The 'Ndrangheta organized crime syndicate has invaded Europe with a dark cloud of violence, drugs, and corruption at the highest levels, and appears poised to grow even stronger in 2012 as Italy teeters on the brink of economic collapse.
For the first time, syndicate bosses described their organization to the German newspaper "Der Spiegel" last week, some of which is excerpted in this piece. Through dominance of the European cocaine trade, the 'Ndrangheta themselves explain how their clan has become one of the most powerful criminal organizations in the Western world.
And before you decide "this is Europe's problem," below is relevant history and context that show the 'Ndrangheta is already a threat to European states -- and could soon cause problems here in America, as evidenced by their ties with Mexican drug cartels.
First, we have to understand the environment in which a mafia can grow and thrive.
The original Sicilian mafia formed in the early 19th century at a time of social upheaval and civil unrest across Italy. As the inhabitants of Sicily moved away from a feudal society, there were food shortages, bandits roamed the countryside, and many towns had no local police.
It was in those surroundings that the first mafia became extralegal protectors and arbitrators for peasants and merchants. From humble Sicilian origins, the mafia's power would grow for over a hundred years. Many Mafiosi were forced to flee Sicily for America, however, when their offer of uniting with fascists under Mussolini was rebuffed and "Il Duce" tried to eliminate them. They were seen as a threat to the fascists' power as a state within a state.
Fast forward to the early 1990s and the cocaine trade:
Before Osama Bin Laden became the most wanted man in the world, perhaps the only individual who had reached the level of a national security threat to the United States was Pablo Escobar, leader of the Medellin cocaine cartel. Escobar's vast wealth threw Colombia into a bloody civil war, and years later his ability to buy even the most senior government officials -- and have others assassinated -- seems hard to fathom.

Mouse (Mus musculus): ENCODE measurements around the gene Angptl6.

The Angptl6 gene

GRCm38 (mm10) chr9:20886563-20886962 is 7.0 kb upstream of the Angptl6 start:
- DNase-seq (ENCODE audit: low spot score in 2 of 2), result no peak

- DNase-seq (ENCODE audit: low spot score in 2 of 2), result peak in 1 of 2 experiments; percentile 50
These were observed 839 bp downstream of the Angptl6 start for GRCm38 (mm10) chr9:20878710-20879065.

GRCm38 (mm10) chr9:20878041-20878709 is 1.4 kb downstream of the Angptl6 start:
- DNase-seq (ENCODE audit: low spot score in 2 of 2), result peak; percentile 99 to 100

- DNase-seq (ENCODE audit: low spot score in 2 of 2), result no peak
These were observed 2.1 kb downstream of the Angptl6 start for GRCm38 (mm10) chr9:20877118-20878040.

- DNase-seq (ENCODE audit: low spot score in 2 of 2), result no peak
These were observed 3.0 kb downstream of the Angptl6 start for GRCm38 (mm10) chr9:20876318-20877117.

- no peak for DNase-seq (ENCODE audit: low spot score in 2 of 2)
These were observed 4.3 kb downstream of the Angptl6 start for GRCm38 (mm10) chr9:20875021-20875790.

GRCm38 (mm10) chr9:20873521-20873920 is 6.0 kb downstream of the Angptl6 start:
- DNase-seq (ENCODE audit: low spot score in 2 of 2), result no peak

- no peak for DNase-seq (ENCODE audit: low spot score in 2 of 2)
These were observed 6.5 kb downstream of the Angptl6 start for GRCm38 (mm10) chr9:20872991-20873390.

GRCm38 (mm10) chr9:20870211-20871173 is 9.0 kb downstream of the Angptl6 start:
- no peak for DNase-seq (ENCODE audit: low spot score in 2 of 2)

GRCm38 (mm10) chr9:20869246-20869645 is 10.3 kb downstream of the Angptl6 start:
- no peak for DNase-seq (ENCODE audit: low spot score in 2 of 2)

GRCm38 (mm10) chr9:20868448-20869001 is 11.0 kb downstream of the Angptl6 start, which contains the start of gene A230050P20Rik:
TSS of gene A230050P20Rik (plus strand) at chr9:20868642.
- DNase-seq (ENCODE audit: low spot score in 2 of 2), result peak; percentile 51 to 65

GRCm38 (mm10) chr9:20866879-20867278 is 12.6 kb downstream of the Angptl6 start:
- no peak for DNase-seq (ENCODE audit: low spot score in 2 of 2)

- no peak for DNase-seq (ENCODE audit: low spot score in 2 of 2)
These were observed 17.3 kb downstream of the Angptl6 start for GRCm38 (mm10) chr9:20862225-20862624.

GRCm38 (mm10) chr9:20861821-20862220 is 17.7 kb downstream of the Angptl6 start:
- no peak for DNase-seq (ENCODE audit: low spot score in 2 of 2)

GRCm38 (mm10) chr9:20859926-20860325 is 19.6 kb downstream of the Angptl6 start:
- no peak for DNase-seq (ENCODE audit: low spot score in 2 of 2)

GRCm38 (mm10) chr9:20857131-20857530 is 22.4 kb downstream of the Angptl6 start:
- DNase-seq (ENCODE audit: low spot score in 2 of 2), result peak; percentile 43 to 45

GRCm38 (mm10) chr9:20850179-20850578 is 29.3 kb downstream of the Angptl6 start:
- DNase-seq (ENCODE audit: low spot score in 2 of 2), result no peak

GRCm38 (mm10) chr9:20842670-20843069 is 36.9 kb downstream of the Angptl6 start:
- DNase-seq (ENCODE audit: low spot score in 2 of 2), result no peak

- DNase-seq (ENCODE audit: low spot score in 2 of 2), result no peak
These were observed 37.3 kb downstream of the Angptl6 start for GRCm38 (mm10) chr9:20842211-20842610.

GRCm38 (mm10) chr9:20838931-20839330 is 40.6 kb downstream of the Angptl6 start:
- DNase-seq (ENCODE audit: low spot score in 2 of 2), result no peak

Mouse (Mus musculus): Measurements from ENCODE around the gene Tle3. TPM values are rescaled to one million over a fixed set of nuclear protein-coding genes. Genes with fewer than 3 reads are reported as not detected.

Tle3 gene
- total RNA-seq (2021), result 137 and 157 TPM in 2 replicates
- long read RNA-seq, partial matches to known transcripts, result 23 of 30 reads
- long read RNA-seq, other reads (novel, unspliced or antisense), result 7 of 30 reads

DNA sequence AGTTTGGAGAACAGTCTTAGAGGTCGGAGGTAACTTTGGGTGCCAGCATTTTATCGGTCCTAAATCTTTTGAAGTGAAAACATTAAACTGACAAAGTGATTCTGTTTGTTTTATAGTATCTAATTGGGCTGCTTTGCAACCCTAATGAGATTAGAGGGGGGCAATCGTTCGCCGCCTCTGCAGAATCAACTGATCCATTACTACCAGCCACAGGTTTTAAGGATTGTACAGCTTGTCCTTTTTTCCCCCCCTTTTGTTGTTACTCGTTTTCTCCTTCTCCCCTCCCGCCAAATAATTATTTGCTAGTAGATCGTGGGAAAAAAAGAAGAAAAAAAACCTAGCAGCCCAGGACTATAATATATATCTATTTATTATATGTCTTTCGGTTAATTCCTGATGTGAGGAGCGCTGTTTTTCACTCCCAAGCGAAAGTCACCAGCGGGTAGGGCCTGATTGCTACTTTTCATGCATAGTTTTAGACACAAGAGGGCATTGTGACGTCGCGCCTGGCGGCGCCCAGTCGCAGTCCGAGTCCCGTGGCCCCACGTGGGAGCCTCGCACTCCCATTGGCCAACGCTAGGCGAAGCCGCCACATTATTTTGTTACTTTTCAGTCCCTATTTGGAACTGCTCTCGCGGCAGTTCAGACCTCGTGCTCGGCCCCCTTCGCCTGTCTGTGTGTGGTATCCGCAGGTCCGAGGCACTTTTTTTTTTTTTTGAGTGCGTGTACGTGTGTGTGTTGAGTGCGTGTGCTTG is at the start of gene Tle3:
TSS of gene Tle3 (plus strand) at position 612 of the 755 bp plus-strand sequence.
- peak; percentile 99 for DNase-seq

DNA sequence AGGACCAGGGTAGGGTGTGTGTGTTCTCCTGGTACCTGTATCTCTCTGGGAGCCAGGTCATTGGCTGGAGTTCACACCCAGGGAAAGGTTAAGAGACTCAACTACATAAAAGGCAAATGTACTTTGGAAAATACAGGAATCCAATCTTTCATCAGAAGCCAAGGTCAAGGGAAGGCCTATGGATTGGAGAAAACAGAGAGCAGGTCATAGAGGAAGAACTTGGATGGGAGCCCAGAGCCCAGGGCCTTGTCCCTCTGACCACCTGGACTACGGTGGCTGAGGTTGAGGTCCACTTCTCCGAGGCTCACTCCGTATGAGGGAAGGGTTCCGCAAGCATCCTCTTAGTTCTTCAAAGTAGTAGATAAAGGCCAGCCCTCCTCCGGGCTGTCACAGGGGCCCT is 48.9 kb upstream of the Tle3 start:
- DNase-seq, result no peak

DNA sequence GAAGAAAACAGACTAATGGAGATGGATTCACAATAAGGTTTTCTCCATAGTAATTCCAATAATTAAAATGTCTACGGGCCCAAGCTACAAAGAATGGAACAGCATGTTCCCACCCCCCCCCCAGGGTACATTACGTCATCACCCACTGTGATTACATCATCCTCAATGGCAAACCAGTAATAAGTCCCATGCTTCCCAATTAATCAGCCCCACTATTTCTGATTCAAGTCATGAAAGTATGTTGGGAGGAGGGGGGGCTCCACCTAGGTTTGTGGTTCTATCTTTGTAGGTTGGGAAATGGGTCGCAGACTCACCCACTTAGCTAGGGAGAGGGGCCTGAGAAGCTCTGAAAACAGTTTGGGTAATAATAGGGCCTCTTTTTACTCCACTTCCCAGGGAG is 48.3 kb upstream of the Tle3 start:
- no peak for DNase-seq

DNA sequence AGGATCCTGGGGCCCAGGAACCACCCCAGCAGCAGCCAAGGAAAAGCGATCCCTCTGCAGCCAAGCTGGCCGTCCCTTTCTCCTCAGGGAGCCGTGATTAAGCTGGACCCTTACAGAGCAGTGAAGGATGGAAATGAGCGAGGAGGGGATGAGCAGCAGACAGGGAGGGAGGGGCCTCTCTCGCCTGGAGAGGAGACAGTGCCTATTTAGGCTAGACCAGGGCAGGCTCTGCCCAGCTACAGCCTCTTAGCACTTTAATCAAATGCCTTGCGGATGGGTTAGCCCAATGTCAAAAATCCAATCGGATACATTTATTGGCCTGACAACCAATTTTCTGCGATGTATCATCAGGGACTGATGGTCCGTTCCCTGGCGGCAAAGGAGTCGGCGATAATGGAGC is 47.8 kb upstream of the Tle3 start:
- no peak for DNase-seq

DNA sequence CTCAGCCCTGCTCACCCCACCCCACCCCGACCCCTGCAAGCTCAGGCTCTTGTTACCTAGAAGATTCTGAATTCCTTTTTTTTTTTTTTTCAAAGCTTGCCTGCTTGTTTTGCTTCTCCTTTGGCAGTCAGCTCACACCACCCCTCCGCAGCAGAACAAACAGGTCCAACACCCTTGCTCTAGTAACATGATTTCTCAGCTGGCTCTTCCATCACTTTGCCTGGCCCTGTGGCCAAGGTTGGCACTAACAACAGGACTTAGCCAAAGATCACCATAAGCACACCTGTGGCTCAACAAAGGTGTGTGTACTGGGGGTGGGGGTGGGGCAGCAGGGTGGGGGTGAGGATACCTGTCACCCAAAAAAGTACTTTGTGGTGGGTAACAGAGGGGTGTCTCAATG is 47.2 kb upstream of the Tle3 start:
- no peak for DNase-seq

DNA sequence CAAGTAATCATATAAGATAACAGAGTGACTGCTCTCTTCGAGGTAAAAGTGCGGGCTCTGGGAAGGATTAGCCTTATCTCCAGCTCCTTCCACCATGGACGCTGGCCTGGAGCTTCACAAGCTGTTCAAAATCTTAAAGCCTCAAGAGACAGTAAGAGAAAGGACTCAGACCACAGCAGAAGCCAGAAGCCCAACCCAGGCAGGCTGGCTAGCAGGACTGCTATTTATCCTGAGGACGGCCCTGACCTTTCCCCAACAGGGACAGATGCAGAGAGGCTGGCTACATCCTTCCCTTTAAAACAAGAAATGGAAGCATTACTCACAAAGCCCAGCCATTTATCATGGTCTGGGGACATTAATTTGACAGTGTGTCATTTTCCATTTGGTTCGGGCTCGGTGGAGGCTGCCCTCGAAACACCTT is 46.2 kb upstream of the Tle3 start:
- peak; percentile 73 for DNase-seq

Now to the present.
The 'Ndrangheta is reaching its peak power at a time of broad civil unrest in Italy not unlike that of Italy during unifications in the 1800's or when fascism was ascendant in the 1930's. Some form of enhanced statism-- some would even say fascism-- could be in Italy's future if the country suffers a complete economic collapse and places controls on all hard currency. Crime families could choose to align themselves or influence the statists, or become a para-state organization operating a vast black market.
On top of that, 'Ndrangheta already has the nation-state level cash resources of a Colombian drug cartel, at a time when cash reserves in Europe are in short supply. In a declining economy, illicit opportunities will become increasingly attractive, and there are estimates that as much as 3 percent of the Italian GDP may be a result of the actions of the 'Ndrangheta today.
All one has to do is look at the rise of Russian mafia in the wake of the Soviet collapse to see that organized crime can become a strategic and international security threat. If the Russian mafia could reach the top of the power structure in a former global nuclear power, the threat to Italy must be taken seriously as well.
So who are the 'Ndrangheta?
There are estimated to be 10,000 'Ndrangheta members in the world today. Their home base, Calabria, is in southern Italy, forming the "toe of the boot" that is the Italian Peninsula.
Their ranks are roughly broken down into "illuminati" ("enlightened ones") and "manovali" ("henchmen"). Members are "baptized" at age 18, which refers to the secret ritual in which one is accepted into the "onorata società," or "honored society," as the 'Ndrangheta calls itself. There are families that have intermarried as many as four times in the 20th century, which is a deliberate strategy to promote loyalty and avoid informants.